Archive for Diary Of A Message Dad

Diary Of A Message Dad (Is Santa Claus Real?)

Lord, take away the fiction of Santa Claus
and bring to them the real Christmas gift.”
The Great Shining Light‘ (57-1222

Millions of people around the world teach their children not to talk to strangers (or accept gifts from strangers), but the majority of them seem to make one exception; Santa Claus. They teach their children of a mysterious, chubby, jolly, old man dressed in red who will magically deliver toys around the world via his flying specie of ‘Rangifer tarandus’ (aka ‘caribou’, or ‘reindeer‘).

In our society parents live in fear of pedophiles & child predators, yet somehow millions of them will stand in line this holiday season at malls around the world so their children can sit on the lap of a total stranger to get their picture taken.

One has to ask; could someone ‘of that nature‘ think of a more convenient job to apply for?

A few lyrics to the old song go:

“He sees you when you’re sleeping,
He knows when you’re awake.

“O! You better watch out!”

“I’m telling you why;
Santa Claus is coming to town.

 

 St Nicholas 
from The Boyana Church in Bulgaria

Saint Nicholas was a fourth century bishop (known for giving to the poor) in what is now Turkey. He is known best as being the inspiration behind the fictitious character of Santa Claus.

So what should we tell our children about Santa Claus? As with any topic; we always want to point you to what the Message of the hour says about it:

(59-1219) Questions And Answers On The Holy Ghost (Jeffersonville, IN)
Q99. What about a Christmas play in a Holy Ghost church?
Well, if it’s about Christ, it might be all right. But if it’s about Santa Claus, I don’t believe in him. I–I done growed–I done growed away from that. I don’t believe in Santa Claus at all. See? And some of these little Christmas things they have, I think is ridiculous. And… But I think they’ve took all Christ out of Christmas and put Santa Claus in it.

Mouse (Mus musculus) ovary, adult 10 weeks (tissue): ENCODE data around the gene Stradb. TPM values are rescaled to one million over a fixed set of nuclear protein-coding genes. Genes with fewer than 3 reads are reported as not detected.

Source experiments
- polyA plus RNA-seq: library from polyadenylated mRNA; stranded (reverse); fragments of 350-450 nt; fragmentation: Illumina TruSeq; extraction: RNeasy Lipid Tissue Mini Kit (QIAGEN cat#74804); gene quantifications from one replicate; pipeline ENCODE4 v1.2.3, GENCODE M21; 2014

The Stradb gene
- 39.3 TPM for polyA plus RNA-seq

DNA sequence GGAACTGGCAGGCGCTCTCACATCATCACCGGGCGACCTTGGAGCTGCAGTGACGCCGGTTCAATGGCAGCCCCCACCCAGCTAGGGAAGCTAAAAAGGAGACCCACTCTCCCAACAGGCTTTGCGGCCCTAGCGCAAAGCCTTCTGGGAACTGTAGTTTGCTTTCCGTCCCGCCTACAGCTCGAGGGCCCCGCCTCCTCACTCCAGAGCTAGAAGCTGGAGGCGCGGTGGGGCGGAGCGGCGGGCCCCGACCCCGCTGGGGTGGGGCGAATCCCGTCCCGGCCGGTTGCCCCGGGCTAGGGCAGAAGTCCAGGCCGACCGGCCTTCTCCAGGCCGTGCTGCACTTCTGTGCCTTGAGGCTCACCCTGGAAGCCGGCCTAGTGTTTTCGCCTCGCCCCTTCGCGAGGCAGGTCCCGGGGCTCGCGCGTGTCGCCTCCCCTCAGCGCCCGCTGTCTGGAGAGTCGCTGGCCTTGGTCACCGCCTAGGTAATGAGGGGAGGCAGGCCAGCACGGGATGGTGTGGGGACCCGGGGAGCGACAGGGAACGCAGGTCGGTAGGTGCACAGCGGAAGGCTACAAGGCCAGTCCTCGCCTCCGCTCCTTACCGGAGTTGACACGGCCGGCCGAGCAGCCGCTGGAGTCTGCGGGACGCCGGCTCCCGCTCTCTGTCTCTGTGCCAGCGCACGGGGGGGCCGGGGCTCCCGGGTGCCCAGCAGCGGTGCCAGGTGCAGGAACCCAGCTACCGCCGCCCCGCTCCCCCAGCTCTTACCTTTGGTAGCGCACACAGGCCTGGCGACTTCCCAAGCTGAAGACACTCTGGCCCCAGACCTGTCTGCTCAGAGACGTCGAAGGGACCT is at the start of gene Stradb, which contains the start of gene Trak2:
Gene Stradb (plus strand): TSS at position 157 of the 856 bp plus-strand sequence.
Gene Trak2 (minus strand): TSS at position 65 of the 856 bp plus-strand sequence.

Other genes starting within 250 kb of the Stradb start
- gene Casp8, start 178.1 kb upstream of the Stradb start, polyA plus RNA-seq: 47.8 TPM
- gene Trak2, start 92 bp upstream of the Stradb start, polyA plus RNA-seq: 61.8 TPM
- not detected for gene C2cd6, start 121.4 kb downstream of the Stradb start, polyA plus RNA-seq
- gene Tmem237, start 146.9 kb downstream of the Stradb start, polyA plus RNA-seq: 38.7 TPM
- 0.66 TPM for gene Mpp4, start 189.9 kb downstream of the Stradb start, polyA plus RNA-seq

And Santa Claus is a fiction story. (I’m not hurting any of your feelings, I hope, about the children.) But I’ll tell you. Here not long ago, about twenty-five, thirty years ago, when a minister here in this city, the pastor of–of a certain big church here in the city, that I knowed real well, a bosom friend of mine, he walked to me. And Charlie Bohanon (Brother Mike, you remember Charlie Bohanon, a good friend of mine.)… Set there in his office and said, “I’ll never tell my kids or have my grandchildren told that lie no more.” He said, “My own little boy walked up to me after he got about twelve years old, and talking about Santa Claus…” And he said, “Why… Honey, I’ve got something to tell you,” Said, “Mommy…” You know, and go ahead telling him what he did.
Then after he come back, said, “Then, daddy, is this Jesus the same thing?”
Tell the truth. Santa Claus is a Catholic getup about a fellow, a Kriss Kringle or Saint Nicholas, an old German Catholic saint of many years ago who went around doing good to children. And they’ve carried it down as a tradition. But Jesus Christ is the Son of God. He’s real, and He lives.
Now, here’s a question, the last one, which is a very…
Now look. You might disagree with me at that. But if you do disagree with me, remember, let it be friendly, will you? I love you, and I don’t want to–don’t want to hurt you. I’m just–I’m wanting to be honest. If I can’t–if I tell my boy a lie, then I’m a liar. See? I want to tell him the truth.
Now, I tell him about Santa Claus; I say, “Yeah, sure, there’s Santa Claus. Watch daddy on Christmas night.” See? Yeah.
You know, the other day I was down there, and I tried that on a little girl just to see. I sure got paid back day before yesterday. I was in the building. And they was standing there, down here at the Quaker Maid. And I went down there to get the groceries. And so we, wife and I, was in there. And there was a little bitty girl, wasn’t over about eighteen months old, and she was standing there going–singing, “Dingle Bells, Dingle Bells…”
And I said… In her little stand, you know, setting in the back of the little cart. I said, “Are you looking for Santa Claus?”
She said, “That’s my daddy, mister.”
I said, “Bless your little heart, honey. You got wisdom.”

Known as ‘Sinterklaas‘ in Dutch folklore

What’s any more of a myth than Santa Claus? Never was such a thing. Telling children lies, you’ll be responsible for it at the day of the judgment. Yes.